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“You have indeed returned with honor.” JBLM’s 2nd Stryker Brigade closes the book on nine months in Kandahar

Post by Adam Ashton / The News Tribune on Feb. 14, 2013 at 5:20 pm |
February 14, 2013 5:20 pm
Col. Barry Huggins, commander of the 2nd Brigade, 2nd Infantry Division, signals the end of his unit's mission in Afghanistan by uncasing its flag at Joint Base Lewis-McChord. Peter Haley / Staff photographer
Col. Barry Huggins, commander of the 2nd Brigade, 2nd Infantry Division, signals the end of his unit’s mission in Afghanistan by uncasing its flag at Joint Base Lewis-McChord. Peter Haley / Staff photographer

Staff Sgt. Christopher Byers marched on prosthetic legs at Joint Base Lewis-McChord Thursday, rejoining a group of soldiers he left in Afghanistan’s Kandahar province seven months ago.
His limbs chafed at their heavy use, but Byers didn’t complain. He called himself motivated by the chance to march at a ceremony marking the homecoming of his Stryker brigade.
“It’s good to have them home. It really is. I was so worried about them while were gone,” he said.
Byers, 30, served with the 4,000 soldiers in Lewis-McChord’s 2nd Brigade, 2nd Infantry Division, which recently completed a nine-month assignment partnering with Afghan forces and managing the drawdown of NATO troops in one of the war’s main battlegrounds.
The brigade on Thursday uncased its flags at the base south of Tacoma, signifying the end of its combat mission and the beginning of a reset period at home.
Their ceremony took place on the heels of President Obama’s announcement that he would speed the withdrawal of American troops, bringing home more than half of the 66,000 U.S. service members in Afghanistan by next year.
The pace of that drawdown has some security experts questioning whether Afghanistan will fall to the Taliban once U.S. forces leave. Soldiers in the 2nd Brigade seemed to think their Afghan partners could hold their own.
Col. Barry Huggins, the 2nd Brigade’s commander, said the Afghan security forces and civilian leaders he encountered over the past year appeared well on their way to creating a stable country.
To him, local Afghan government and military agencies appeared more resilient than he expected when he prepared the brigade for its deployment.
For instance, civilian leaders in Kandahar city revised their budgets and accomplished their priorities even as Western nations reduced their financial support. They adapted well, he said.
Afghan security forces, meanwhile, planned their own missions and fought well as U.S. troops left Kandahar province and handed more territory to the local army and police, Huggins said.
“There are institutions there that are stronger than I gave them credit for,” he said. “If you’re looking forward, you’re looking forward to a future that is hopeful.”
Huggins’ brigade is composed of Lewis-McChord units with comparably deep experience in Afghanistan. Its subordinate battalions were the first Stryker troops to fight in Afghanistan when they deployed there in 2009-10 under the flag of Lewis-McChord’s 5th Brigade, 2nd Infantry Division.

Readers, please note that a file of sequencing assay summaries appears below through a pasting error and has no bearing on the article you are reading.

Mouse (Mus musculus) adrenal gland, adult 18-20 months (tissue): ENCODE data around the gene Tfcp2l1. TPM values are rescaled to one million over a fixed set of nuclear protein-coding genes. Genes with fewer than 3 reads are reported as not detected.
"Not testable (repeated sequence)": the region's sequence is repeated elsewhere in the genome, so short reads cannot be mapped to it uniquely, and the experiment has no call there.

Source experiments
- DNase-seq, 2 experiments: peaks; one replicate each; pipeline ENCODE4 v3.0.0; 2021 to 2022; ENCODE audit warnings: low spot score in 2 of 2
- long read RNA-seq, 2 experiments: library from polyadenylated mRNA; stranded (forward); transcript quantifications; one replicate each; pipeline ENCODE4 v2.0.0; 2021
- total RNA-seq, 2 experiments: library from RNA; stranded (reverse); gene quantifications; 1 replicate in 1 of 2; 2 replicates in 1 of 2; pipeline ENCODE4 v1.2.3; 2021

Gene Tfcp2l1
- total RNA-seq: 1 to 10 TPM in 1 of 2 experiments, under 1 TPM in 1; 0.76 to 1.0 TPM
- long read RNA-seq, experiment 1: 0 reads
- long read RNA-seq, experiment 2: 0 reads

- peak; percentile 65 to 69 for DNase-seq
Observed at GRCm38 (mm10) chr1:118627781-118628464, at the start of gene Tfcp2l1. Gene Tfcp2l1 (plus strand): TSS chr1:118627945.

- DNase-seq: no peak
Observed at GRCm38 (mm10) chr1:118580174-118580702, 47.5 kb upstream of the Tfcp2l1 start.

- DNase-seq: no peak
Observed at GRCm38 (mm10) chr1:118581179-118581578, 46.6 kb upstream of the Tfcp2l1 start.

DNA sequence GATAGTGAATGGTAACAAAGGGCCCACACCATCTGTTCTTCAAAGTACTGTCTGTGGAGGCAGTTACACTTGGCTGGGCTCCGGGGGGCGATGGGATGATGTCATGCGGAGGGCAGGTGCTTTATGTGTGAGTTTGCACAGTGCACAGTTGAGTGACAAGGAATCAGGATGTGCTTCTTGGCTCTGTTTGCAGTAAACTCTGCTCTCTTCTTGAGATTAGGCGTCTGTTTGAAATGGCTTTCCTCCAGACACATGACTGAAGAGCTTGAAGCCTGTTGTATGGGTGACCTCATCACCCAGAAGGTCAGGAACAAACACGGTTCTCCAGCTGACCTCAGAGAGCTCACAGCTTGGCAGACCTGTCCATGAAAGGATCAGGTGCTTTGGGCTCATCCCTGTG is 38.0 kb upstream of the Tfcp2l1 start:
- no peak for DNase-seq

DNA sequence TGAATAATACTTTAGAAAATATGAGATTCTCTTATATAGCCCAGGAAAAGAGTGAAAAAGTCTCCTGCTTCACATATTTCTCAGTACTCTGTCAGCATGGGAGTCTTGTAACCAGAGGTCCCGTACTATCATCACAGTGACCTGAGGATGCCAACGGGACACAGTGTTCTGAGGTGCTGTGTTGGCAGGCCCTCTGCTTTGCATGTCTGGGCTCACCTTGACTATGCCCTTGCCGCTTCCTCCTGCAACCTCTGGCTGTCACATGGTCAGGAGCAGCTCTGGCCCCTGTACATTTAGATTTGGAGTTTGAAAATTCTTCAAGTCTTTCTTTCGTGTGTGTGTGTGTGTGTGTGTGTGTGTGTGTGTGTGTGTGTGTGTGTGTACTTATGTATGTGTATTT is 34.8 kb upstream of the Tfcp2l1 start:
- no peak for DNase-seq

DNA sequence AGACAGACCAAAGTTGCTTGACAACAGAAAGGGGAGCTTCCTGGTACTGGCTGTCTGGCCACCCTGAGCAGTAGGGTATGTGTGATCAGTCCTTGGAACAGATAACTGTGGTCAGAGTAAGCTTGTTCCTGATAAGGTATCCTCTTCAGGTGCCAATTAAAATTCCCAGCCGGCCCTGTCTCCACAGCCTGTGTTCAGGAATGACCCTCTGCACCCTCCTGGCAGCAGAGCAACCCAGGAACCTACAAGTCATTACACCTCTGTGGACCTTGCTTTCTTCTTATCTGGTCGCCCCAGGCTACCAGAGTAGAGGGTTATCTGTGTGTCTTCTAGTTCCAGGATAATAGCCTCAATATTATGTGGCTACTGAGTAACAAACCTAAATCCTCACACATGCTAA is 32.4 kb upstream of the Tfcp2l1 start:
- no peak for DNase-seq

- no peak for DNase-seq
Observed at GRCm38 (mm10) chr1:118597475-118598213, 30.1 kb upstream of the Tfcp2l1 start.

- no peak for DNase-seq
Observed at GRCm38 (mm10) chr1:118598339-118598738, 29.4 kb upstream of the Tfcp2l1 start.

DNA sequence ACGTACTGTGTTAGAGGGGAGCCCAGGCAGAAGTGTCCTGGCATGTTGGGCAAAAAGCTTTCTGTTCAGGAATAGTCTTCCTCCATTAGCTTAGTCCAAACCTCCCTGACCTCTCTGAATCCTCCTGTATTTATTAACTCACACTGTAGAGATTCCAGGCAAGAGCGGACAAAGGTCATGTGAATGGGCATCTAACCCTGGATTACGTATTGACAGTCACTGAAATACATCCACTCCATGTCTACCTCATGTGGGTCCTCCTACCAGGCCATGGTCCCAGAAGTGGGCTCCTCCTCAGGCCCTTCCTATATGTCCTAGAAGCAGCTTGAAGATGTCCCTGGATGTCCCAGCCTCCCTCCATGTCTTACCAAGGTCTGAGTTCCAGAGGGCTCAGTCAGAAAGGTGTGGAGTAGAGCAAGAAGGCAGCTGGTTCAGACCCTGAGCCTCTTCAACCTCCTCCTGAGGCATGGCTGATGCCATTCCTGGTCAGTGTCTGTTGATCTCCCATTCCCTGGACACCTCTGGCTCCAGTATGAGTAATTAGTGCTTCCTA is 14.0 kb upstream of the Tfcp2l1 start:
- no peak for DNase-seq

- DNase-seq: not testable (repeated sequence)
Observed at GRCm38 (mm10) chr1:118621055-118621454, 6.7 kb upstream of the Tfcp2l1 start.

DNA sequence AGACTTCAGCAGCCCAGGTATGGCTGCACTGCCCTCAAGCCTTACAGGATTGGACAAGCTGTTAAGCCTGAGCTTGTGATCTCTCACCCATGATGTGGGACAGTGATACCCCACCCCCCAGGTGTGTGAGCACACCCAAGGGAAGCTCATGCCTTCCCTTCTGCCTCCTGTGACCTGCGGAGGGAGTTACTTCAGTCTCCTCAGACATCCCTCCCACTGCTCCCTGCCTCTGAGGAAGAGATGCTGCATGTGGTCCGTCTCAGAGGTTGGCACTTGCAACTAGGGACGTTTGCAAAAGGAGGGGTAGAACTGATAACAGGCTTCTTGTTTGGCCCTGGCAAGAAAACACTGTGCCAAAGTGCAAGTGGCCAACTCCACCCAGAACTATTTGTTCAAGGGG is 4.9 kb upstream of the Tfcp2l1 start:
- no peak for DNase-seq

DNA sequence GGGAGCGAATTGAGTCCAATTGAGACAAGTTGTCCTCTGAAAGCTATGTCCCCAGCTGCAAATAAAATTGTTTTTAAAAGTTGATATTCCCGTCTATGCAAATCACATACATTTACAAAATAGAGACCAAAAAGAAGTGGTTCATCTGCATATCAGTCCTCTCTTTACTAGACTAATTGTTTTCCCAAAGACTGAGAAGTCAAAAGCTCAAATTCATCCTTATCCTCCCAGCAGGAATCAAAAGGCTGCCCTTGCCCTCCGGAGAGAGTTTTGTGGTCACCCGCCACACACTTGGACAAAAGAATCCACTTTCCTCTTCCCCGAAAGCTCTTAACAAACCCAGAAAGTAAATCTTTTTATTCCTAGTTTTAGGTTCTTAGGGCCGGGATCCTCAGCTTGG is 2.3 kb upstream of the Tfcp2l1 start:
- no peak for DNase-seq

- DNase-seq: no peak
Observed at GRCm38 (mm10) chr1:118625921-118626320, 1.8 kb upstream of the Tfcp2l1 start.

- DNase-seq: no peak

Until then, Lewis-McChord’s marquee infantry vehicle was known only for its service in Iraq.
The 5th Brigade fought on the same ground that Huggins’ soldiers covered last year, but had a dramatically different deployment.
The 5th Brigade lost 37 soldiers fighting in parts of Kandahar province that NATO had largely ignored.
Since then, NATO kept the pressure on in southern Afghanistan and Huggins’ brigade lost eight soldiers.
(The Army designated the 5th Brigade as the 2nd Brigade at the end of the 2010 deployment.)
Huggins cultivated an image of his brigade over the past three years as “lancers” – knights who would protect civilians from those who would do harm. It was a mascot that fit well for a brigade charged with defending Afghan communities from insurgents.
Huggins and others stuck to that theme at the flag ceremony.
“Welcome home; you have indeed returned with honor,” said Maj. Gen. Stephen Lanza of Lewis-McChord’s 7th Infantry Division.
Hundreds of Army families watched the ceremony from bleachers along Lewis-McChord’s main parade ground. They corralled toddlers and tried to hush babies.

Families mingle and head home after a ceremony marking the homecoming of the 2nd Brigade, 2nd Infantry Division. Peter Haley / Staff photographer
Families mingle and head home after a ceremony marking the homecoming of the 2nd Brigade, 2nd Infantry Division. Peter Haley / Staff photographer

The families were all smiles with their soldiers newly home. They’re looking forward to spending time together even if they’re not sure the quicker Afghanistan drawdown will keep them out of harm’s way for long.
“They’re going to be home at least a year and anything over that is amazing,” said Stacy Herion, 25.
Her husband, Sgt. Christopher Herion, serves in the 2nd Brigade and is spending lots of time playing with his young sons these days. They cry when he goes to work, Stacy Herion said, because they don’t want him to leave for such a long time again.
Byers received a Bronze Star at the end of the ceremony. He lost his feet on a July mission when an enemy bomb exploded. He has served at Lewis-McChord for most of the past decade with the 2nd Brigade and with its sister unit, the 3rd Brigade, 2nd Infantry Division.
He’s taking time to reconnect with friends from both units before going back for treatment at San Antonio Military Medical Center.
“I’m feeling rejuvenated walking among them,” he said.

Adam Ashton/Staff writer
Adam Ashton/Staff writer

 

 

 

 

 

 

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